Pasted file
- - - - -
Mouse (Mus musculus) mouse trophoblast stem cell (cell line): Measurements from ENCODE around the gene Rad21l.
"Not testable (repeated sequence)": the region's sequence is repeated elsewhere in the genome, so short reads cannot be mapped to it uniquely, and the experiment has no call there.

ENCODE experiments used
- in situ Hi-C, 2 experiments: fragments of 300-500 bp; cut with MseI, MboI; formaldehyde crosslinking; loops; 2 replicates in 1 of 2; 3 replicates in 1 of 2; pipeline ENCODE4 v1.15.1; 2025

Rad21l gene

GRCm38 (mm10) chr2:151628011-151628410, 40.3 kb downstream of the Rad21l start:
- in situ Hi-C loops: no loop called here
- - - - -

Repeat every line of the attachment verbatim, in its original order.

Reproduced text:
Mouse (Mus musculus) mouse trophoblast stem cell (cell line): Measurements from ENCODE around the gene Rad21l.
"Not testable (repeated sequence)": the region's sequence is repeated elsewhere in the genome, so short reads cannot be mapped to it uniquely, and the experiment has no call there.

ENCODE experiments used
- in situ Hi-C, 2 experiments: fragments of 300-500 bp; cut with MseI, MboI; formaldehyde crosslinking; loops; 2 replicates in 1 of 2; 3 replicates in 1 of 2; pipeline ENCODE4 v1.15.1; 2025

Rad21l gene

GRCm38 (mm10) chr2:151628011-151628410, 40.3 kb downstream of the Rad21l start:
- in situ Hi-C loops: no loop called here